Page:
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Peanut Oil Reduces Diet‐Induced Atherosclerosis in Cynomolgus Monkeys

Peanut Oil Reduces Diet‐Induced Atherosclerosis in Cynomolgus Monkeys The atherogenicity of dietary peanut oil (PO) was examined in cynomolgus monkeys fed semipurified diets for 15 months. Four groups of six monkeys were fed diets containing 0.22 mg/kcal (0.1&percnt;) cholesterol and 0&percnt;, 5&percnt;, 10&percnt;, or 20&percnt; PO. An additional group was fed 2.0&percnt; cholesterol and 20&percnt; PO to serve as a literature control. Increasing the concentration of PO in the diet was associated with significant decreases in total plasma cholesterol (p< 0.05) and the total/HDL cholesterol ratio (p< 0.05) and an increase in the terminal HDL cholesterol concentration (p< 0.05). Intimal thickness and composition were determined from cross sections of the thoracic aorta and the iliac and coronary arteries. Increasing dietary PO was associated with decreases in thickness (p< 0.005), lipid (p< 0.001), and smooth muscle cells (p< 0.005) in the aortic intima. Aortic intimal lipid was positively correlated with the ratio of total to HDL cholesterol (r2= 0.78, p< 0.05). Monkeys fed 2.0&percnt; cholesterol and 20&percnt; PO revealed extensive atherosclerosis in all three arterial sites compared with those of any other group. Whereas the dietary fat effect was most demonstrable in the aorta, dietary cholesterol had a greater effect on the iliac and coronary arteries than it did on the aorta. Under these circumstances, dietary PO was not atherogenic in cynomolgus monkeys when fed with a concentration of cholesterol equivalent to that consumed by humans. http://www.deepdyve.com/assets/images/DeepDyve-Logo-lg.png Arteriosclerosis Wolters Kluwer Health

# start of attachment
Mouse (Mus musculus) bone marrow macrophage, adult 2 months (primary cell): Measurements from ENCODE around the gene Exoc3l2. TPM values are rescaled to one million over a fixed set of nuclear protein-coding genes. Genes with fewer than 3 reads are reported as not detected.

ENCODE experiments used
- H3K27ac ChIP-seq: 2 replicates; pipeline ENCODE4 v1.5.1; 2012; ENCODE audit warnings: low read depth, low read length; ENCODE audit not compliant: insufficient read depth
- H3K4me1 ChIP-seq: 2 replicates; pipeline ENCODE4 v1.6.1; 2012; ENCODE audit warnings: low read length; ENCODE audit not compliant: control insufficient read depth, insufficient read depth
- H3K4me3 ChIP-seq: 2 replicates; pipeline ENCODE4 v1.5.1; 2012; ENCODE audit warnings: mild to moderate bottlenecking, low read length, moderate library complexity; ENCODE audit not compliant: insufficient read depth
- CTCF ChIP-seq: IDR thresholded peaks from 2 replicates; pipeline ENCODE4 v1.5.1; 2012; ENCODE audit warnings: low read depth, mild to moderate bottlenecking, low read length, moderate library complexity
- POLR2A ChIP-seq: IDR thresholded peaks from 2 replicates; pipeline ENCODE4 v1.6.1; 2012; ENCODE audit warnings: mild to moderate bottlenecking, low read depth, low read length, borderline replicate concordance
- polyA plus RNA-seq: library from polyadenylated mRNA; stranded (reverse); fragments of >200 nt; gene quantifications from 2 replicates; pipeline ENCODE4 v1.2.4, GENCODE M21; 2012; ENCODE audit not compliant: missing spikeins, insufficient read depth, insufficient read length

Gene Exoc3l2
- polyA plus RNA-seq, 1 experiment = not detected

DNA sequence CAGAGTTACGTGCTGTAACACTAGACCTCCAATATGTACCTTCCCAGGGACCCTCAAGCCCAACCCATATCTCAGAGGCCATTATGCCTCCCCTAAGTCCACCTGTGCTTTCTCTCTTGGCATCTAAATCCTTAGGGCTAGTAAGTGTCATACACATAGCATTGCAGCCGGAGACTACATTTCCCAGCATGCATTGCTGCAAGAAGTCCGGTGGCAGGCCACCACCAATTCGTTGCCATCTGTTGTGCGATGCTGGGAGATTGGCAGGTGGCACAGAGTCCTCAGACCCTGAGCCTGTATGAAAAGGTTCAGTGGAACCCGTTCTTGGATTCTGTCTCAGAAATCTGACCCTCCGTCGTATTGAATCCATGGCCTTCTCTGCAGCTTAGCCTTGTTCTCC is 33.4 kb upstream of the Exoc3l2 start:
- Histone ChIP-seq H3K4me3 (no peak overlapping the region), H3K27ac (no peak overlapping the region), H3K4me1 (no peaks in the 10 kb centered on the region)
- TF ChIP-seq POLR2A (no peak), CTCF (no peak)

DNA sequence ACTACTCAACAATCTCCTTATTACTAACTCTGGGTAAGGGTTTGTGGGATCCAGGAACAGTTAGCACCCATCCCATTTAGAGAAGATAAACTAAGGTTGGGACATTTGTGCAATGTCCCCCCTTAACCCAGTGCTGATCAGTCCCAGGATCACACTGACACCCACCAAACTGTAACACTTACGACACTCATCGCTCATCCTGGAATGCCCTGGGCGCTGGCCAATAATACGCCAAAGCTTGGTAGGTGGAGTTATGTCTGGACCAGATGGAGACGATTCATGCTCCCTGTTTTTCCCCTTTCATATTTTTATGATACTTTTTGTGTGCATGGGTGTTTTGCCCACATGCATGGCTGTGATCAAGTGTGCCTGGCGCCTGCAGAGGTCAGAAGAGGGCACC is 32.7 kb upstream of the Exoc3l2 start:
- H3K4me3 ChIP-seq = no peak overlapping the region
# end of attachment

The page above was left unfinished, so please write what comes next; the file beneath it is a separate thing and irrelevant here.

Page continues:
Peanut Oil Reduces Diet&hyphen;Induced Atherosclerosis in Cynomolgus Monkeys

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Copyright
© 1986 by American Heart Association, Inc.
ISSN
0276-5047

Abstract

The atherogenicity of dietary peanut oil (PO) was examined in cynomolgus monkeys fed semipurified diets for 15 months. Four groups of six monkeys were fed diets containing 0.22 mg/kcal (0.1&percnt;) cholesterol and 0&percnt;, 5&percnt;, 10&percnt;, or 20&percnt; PO. An additional group was fed 2.0&percnt; cholesterol and 20&percnt; PO to serve as a literature control. Increasing the concentration of PO in the diet was associated with significant decreases in total plasma cholesterol (p< 0.05) and the total/HDL cholesterol ratio (p< 0.05) and an increase in the terminal HDL cholesterol concentration (p< 0.05). Intimal thickness and composition were determined from cross sections of the thoracic aorta and the iliac and coronary arteries. Increasing dietary PO was associated with decreases in thickness (p< 0.005), lipid (p< 0.001), and smooth muscle cells (p< 0.005) in the aortic intima. Aortic intimal lipid was positively correlated with the ratio of total to HDL cholesterol (r2= 0.78, p< 0.05). Monkeys fed 2.0&percnt; cholesterol and 20&percnt; PO revealed extensive atherosclerosis in all three arterial sites compared with those of any other group. Whereas the dietary fat effect was most demonstrable in the aorta, dietary cholesterol had a greater effect on the iliac and coronary arteries than it did on the aorta. Under these circumstances, dietary PO was not atherogenic in cynomolgus monkeys when fed with a concentration of cholesterol equivalent to that consumed by humans.

Journal

ArteriosclerosisWolters Kluwer Health

Published: Sep 1, 1986

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